The Airline Business Magazine has just published the results of their study focusing on the “low cost” carriers for 2014. 100 companies were analyzed, the largest remains Southwest with 135.8 million passengers and the smallest being the Mexican Magnicharters with 1.1 million passengers. The 30 most important carriers realized in 2014 the profit of 3.6 billion dollars or half of the global results of the 900 regular companies, an increase of 20% compared to 2013.
However, not all low cost companies make profit. Some even lose significant money. Norwegian is not in good health with a loss of 165 million dollars any more than Air Asia X, the only real long haul low cost that finishes $158 million in the red.
The group Air Asia must also worry because the parent company Air Asia shows only 25 million dollars profit against 114 million the previous year and the subsidiary Thai Air Asia is just breaking even with 10 million dollars of profits while Indonesia Air loses 72 million of dollars.
On the South-American side the situation is not particularly bright either: the major company GOL recorded negative results of 473 million dollars which constitutes by far the biggest loss of the year across all low cost companies.
It’s in Europe that the low cost has developed the fastest. In fact, it is the American and the European ones that raise the results upward. Leading, the unavoidable Southwest with a profit of 1,136 million, is however followed closely by Ryanair with a benefit of 1,050 million dollars. Easyjet is not very far with $747 million.
When is the time where, at the top of their strength, the historical European airlines explained to anyone who would listen that the low cost phenomenon had no chance to develop in Europe, even if they had already made a very significant breakthrough in the United States? In 2014 this mode of transportation represented 37.7% of European traffic, which is more than in the United-States where it capped at 23.6%.
Finally it is in Europe that the low cost has grown the fastest. There was a fertile ground. The traditional companies were entrenched on an outdated pricing system where to obtain a barely decent price you had to take a round trip. Easyjet blew away this practice and the major European companies were forced to adapt.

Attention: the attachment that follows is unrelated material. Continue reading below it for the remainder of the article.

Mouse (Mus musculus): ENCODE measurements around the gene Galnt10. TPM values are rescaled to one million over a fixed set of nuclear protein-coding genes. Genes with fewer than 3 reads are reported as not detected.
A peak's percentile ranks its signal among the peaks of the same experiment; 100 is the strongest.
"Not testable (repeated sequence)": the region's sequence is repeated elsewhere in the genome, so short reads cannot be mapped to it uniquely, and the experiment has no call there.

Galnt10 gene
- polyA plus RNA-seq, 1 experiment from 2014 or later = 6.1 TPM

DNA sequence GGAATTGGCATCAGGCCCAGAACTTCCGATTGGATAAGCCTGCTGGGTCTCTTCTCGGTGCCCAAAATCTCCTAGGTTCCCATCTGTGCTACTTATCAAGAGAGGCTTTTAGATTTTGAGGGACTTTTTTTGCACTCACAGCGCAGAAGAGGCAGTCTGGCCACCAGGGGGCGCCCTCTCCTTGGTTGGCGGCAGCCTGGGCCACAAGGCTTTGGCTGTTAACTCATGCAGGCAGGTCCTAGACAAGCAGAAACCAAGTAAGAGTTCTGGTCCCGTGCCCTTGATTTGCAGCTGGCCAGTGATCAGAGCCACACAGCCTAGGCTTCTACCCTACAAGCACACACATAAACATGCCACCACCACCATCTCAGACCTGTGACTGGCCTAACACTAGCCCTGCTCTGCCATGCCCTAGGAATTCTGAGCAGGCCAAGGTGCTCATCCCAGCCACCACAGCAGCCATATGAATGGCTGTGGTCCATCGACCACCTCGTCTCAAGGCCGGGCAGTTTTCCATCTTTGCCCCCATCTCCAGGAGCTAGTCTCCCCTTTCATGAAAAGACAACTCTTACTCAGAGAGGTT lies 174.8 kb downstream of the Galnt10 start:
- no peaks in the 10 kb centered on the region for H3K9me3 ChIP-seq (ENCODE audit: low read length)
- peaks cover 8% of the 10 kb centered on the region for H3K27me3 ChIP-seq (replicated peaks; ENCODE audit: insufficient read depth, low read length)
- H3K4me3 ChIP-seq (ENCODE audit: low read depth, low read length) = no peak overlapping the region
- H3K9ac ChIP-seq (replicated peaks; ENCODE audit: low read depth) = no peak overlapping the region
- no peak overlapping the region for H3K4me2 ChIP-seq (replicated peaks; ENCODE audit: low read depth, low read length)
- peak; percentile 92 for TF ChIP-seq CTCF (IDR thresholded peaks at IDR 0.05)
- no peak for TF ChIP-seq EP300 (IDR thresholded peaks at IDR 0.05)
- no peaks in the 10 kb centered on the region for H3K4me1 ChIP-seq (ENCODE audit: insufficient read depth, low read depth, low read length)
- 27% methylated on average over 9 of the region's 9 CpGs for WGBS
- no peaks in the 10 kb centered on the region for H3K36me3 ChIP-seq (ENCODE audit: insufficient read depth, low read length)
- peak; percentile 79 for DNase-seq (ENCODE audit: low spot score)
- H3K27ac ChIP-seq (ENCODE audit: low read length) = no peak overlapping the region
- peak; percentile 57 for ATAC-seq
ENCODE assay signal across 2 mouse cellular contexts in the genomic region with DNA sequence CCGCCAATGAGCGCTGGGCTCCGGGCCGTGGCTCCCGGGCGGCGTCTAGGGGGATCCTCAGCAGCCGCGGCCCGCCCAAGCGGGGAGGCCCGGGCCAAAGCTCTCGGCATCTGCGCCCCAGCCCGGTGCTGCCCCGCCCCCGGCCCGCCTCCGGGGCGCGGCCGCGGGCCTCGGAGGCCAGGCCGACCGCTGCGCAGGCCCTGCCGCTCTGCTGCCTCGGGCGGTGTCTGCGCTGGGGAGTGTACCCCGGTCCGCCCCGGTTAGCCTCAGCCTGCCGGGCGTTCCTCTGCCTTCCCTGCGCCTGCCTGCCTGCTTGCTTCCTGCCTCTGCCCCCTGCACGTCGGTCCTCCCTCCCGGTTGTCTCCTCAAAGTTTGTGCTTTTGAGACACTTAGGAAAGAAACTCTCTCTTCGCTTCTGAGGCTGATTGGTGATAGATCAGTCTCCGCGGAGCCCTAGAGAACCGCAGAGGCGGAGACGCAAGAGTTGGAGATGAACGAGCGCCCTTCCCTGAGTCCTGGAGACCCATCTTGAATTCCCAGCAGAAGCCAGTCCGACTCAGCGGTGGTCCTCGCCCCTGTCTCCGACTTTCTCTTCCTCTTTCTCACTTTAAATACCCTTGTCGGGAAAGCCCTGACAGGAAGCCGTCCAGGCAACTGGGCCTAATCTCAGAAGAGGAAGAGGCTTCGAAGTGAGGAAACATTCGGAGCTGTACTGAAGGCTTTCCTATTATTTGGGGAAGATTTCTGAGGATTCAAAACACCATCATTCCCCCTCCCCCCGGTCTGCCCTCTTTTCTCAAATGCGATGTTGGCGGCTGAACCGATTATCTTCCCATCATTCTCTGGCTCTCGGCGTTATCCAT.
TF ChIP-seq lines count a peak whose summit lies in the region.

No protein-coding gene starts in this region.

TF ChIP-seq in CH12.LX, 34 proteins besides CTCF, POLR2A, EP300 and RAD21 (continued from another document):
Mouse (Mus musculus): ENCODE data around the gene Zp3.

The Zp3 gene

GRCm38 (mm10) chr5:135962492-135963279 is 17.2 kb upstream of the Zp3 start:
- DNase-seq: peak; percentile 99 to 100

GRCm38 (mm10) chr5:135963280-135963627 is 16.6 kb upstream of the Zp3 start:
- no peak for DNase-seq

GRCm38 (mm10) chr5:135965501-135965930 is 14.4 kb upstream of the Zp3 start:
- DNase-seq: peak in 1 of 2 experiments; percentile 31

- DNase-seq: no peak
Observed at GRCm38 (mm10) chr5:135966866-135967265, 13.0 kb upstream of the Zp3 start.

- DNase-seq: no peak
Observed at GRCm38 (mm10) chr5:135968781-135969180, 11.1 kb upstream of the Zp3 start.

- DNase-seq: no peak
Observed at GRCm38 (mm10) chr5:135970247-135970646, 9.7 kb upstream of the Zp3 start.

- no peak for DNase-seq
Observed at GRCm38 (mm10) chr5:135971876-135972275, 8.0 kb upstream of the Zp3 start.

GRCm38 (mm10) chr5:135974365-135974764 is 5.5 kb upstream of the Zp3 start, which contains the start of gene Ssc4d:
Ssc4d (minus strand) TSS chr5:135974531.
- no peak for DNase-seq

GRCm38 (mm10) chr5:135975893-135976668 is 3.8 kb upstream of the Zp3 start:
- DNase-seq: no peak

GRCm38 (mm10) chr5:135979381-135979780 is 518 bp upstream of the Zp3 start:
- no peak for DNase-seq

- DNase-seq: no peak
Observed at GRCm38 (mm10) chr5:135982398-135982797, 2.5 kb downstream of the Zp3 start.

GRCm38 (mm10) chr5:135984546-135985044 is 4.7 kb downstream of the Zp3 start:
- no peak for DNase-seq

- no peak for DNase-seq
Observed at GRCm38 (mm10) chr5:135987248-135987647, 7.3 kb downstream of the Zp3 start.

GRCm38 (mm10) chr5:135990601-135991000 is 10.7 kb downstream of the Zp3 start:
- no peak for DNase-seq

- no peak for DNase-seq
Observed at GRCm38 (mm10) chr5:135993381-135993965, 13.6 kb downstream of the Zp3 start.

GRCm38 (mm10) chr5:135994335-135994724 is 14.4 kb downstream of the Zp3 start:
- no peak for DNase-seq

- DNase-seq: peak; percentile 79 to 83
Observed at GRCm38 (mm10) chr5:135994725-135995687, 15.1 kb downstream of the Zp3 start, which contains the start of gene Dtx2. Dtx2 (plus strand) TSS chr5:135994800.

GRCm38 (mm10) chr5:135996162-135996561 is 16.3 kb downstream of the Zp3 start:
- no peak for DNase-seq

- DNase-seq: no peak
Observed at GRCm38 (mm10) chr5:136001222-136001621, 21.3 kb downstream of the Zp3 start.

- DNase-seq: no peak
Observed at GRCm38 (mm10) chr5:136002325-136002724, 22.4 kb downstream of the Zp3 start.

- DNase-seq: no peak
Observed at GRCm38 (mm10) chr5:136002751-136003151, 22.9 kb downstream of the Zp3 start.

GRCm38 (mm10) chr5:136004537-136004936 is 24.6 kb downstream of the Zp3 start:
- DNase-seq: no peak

Asia is at the beginning of the low cost offense. Of course there are major operators like Lion Air for which results are not published but still transports 36 million passengers or Air Asia which we have already spoken about, not to mention Tigerair the subsidiary of Singapore Airlines or the Indian SpiceJet, but these companies are still in serious trouble. They are struggling to enter the market however strongly in development because the traditional companies operate with reduced costs. Still, if we put aside the financial results it should be noted that the Asian low costs” represent 27% of total traffic which is far from being negligible.
There remain two regions currently under-equipped in low-costs carriers: the Middle East where they account for 2% of the traffic, but you have to carve out a space in the middle of the battle between the big national giants, and above all in Africa which nevertheless could really use it.
The low cost there represents only 0.7% of the traffic. But the African continent is the one where the development rate of airline transportation is the most important, at more than 10% per year, it is also one where, given the weakness of the facilities on the ground, air transportation is the most useful.